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Family Of Man Who Died From Taco Eating Contest Sue Fresno Grizzlies Owner

Entertainment

Family Of Man Who Died From Taco Eating Contest Sue Fresno Grizzlies Owner

Tai's Captures / Unsplash

Dana Hutchings, 41, entered a taco eating contest during a Fresno Grizzlies game in 2019. He choked and died during the contest and now his son has filed a lawsuit against the baseball team.

The son of a man who died from a taco eating contest is suing for wrongful death.

Dana Hutchings, 41, died after choking during a taco eating contest during a Fresno Grizzlies game. His son has filed a wrongful death lawsuit claiming that the event organizers were not equipped to host the event. Furthermore, the lawsuit claims that the organizers failed to provide a medical response team.

“People say all the time he knew what he was getting into, well clearly he didn’t,” Martin Taleisnik, an attorney representing Hutchings’ son, Marshall told CBS17.

Marshall and his attorney are pushing back at the notion that Dana should have known better.

People have sounded off on social media criticizing the family for filing the lawsuit. Yet, the family and their attorney are calling attention to the lack of information given to contestants.

“If you don’t know all the pitfalls, how can you truly be consenting and participating freely and voluntarily? It’s a risk that resulted in a major loss to Marshall,” Taleisnik told CBS17.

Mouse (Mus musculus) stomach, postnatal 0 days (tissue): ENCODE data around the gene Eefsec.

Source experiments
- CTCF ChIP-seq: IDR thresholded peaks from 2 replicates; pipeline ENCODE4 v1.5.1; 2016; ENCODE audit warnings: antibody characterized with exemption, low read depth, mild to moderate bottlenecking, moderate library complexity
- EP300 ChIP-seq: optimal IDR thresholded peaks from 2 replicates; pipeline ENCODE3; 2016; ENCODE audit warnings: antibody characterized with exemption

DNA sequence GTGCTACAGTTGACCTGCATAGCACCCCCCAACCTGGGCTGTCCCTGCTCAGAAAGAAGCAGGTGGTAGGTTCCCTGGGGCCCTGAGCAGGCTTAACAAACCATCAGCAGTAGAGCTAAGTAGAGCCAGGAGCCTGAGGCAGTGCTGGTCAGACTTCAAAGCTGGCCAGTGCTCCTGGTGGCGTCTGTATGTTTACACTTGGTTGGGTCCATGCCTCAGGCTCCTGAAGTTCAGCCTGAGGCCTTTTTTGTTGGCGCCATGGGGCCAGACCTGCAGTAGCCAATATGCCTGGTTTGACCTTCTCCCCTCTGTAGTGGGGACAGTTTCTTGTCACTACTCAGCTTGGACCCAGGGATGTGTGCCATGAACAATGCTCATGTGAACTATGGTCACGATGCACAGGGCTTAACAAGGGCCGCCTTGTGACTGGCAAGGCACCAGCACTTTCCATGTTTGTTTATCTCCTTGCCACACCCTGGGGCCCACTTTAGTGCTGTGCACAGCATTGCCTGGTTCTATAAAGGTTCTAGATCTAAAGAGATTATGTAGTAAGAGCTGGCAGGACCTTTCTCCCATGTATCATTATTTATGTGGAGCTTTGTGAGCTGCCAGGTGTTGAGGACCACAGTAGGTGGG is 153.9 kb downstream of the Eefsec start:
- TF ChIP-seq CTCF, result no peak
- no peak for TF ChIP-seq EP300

Dana’s family is seeking a monetary settlement from the Fresno Grizzlies owners.

The wrongful death lawsuit names Fresno Sports and Events as the responsible party. The lawsuit also notes that alcohol was made available to contestants and added to the likelihood of the tragedy.

“We are devastated to learn that the fan that received medical attention following an event at Tuesday evening’s game has passed away. The Fresno Grizzlies extend our heartfelt prayers and condolences to the family of Mr. Hutchings,” a statement from the Fresno Grizzlies read after the death in 2019. “The safety and security of our fans is our highest priority. We will work closely with local authorities and provide any helpful information that is requested.”

READ: Kobe Bryant’s Wrongful Death Lawsuit Has Tragically Been Moved To Federal Court Despite Vanessa Bryant’s Pleas

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Mexico Plunges 23 Places On The World Happiness Report As The Country Struggles To Bounce Back

Things That Matter

Mexico Plunges 23 Places On The World Happiness Report As The Country Struggles To Bounce Back

Hector Vivas/Getty Images

When it comes to international happiness rankings, Mexico has long done well in many measurements. In fact, in 2019, Mexico placed number 23 beating out every other Latin American country except for Costa Rica. But in 2020, things looks a lot different as the country slipped 23 spots on the list. What does this mean for Mexico and its residents?